Disordered Violence looks at how gender, race and heteronormative expectations of public life shape Western understandings of terrorism as irrational, immoral and illegitimate. Caron Gentry examines the profiles of 8 well-known terrorist actors and looks at the gendered, racial, and sexualised assumptions in how their stories are told.
Abstract Situated within feminist Christian Realism, this article looks at what political theology is and its relevance to International Relations. Hope is a central theme to political theology, underpinning the necessity to be witness to and to work against oppressive structures. Simply put, hope is the desire to make life better. For Christians, this hope stems from a belief in resurrection of Christ and the faith that such redemption is offered to all of humanity. Hope, however, is not limited to Christianity and, therefore, Christian theology. Thus, taking an intersectional approach, the article looks for similarities in how hope is articulated in three personal narratives: theologian Jürgen Moltmann, UK Muslim advocate Asim Qureshi, and Black Lives Matter co-founder Patrisse Khan-Cullors. Across all three personal narratives, the need for hope begins in a place of despair, signalling a need to recognize that hope and privilege are in tension with one another. Feminist Christian Realism acknowledges and embraces this tension, recognizing that hope cannot function if the pain, oppression and harm caused by privilege are erased or minimized.
'This American Moment' focuses on the concept of anxiety politics by arguing that America is in crisis. Those who uphold or participate in racist and misogynist politics are threatened by changes to the status quo, such as the economic gains made by women and therefore respond with reactivity and defensiveness. This text examines first, the Black Lives Matter campaign as the latest disruption of the raced structures that define America and the anxious reactions that seek to protect and maintain the race structures; second, the particular economic, bodily, and reproductive health vulnerabilities that women face that have amalgamated into America's War on Women as anxious reactions to maintain patriarchy; and, finally, the how racism and misogyny unwittingly and rather unexpectedly led to the election of Trump and opened the door to fascism in the United States.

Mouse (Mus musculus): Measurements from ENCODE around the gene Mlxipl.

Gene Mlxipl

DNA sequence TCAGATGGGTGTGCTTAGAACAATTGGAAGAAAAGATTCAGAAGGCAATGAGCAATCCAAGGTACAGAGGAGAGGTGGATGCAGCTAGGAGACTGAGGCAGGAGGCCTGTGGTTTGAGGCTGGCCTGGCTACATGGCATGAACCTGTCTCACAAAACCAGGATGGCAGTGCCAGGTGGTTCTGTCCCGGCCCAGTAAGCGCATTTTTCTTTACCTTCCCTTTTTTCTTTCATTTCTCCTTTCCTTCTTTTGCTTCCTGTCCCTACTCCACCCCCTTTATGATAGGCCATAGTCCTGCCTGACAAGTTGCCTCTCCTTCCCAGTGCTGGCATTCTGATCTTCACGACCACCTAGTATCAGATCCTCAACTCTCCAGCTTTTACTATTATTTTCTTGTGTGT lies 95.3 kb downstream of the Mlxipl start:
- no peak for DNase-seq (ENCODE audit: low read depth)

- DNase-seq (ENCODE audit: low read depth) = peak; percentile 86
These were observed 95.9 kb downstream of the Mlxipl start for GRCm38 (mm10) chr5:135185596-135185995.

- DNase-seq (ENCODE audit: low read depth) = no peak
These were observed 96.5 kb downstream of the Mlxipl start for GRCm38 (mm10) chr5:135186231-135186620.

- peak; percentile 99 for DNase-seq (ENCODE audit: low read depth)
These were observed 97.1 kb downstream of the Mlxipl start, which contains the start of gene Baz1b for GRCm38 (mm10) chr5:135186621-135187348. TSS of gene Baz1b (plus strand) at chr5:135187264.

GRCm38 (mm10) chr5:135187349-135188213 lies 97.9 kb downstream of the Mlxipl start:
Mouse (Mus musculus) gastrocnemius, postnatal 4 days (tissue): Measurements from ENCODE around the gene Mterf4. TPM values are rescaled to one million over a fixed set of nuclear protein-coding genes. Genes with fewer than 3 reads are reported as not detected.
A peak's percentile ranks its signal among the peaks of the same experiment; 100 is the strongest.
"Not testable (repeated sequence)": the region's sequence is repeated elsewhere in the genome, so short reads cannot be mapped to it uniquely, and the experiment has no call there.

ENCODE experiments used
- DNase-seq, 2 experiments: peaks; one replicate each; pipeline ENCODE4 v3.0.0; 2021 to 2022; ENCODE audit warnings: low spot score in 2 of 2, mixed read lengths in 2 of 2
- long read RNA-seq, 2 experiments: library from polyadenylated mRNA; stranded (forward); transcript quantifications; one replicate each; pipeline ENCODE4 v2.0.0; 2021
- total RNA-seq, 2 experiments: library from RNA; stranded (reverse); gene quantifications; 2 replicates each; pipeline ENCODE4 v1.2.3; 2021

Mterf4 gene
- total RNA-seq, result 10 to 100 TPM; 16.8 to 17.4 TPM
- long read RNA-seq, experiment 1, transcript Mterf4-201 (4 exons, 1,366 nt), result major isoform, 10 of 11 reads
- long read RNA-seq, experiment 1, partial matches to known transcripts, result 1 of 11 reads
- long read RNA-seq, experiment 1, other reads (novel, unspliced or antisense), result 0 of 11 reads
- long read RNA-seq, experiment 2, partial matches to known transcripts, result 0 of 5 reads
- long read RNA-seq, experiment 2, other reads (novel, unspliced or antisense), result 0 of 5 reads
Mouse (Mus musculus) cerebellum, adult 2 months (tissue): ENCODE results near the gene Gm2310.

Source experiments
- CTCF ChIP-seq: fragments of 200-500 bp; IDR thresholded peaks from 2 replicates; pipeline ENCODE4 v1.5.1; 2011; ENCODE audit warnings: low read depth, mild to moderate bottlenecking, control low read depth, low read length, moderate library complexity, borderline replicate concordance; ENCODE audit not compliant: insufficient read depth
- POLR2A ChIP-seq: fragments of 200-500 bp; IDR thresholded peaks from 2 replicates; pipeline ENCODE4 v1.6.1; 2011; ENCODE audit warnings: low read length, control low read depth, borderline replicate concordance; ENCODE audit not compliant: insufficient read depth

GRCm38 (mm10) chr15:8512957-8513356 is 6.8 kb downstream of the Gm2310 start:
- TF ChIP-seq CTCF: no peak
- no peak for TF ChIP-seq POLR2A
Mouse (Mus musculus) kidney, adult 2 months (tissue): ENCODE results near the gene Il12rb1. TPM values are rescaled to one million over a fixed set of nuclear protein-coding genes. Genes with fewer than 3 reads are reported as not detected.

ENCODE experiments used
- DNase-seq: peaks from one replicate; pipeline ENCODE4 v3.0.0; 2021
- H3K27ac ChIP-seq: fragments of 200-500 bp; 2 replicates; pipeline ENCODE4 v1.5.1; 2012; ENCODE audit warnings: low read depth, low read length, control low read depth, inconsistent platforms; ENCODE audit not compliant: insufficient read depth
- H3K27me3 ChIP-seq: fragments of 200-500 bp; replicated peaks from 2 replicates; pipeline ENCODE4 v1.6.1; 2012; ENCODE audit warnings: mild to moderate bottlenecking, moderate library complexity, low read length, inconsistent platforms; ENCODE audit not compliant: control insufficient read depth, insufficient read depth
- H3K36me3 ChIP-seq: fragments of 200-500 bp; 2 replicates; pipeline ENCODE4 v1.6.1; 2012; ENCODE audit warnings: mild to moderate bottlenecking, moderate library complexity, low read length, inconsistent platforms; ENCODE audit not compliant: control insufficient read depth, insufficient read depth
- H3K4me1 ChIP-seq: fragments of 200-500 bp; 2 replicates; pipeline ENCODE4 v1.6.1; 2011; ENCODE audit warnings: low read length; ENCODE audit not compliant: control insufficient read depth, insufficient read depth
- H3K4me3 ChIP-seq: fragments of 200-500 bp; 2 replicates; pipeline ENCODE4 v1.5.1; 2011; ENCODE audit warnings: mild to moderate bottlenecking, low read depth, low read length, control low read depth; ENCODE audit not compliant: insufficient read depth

'Feminisation' in International Relations refers to multiple, and sometimes contradictory, concepts. Much of the time it refers to the incorporation of women into various organisations and institutions, such as women's participation in militaries or in politics. The decline of violence, or declinist, literature lists it as one of the contributing factors in the decline of violence and associates feminisation with women's social, political, and economic empowerment. Feminist theory in ir, however, conceptualises 'feminisation' in a different light. As the feminine is often devalued or deprioritised for the preferred masculine, feminisation is synonymous with devalourisation. 1 Therefore, this paper will play with the dual meaning of feminisation, offering a cautionary tale for the dependency on women's empowerment in the declinist literature by asserting that it is hampered by masculinist thinking. It will do so by challenging the equation of women with gender in the declinist literature. Gender equality and/or progress cannot simply be limited to raising women's status, which implicates an understanding of gender as a binary categorisation of men/masculinity or women/femininity. Instead, gender is a spectrum that understands the multitude of gender identities, going beyond heteronormativity to lesbian, bi-, gay, trans, queer, and intersex (lbgtqi). Limiting gender to women means violences against other communities, particularly sexual minorities, is unrecognised and unaccounted for.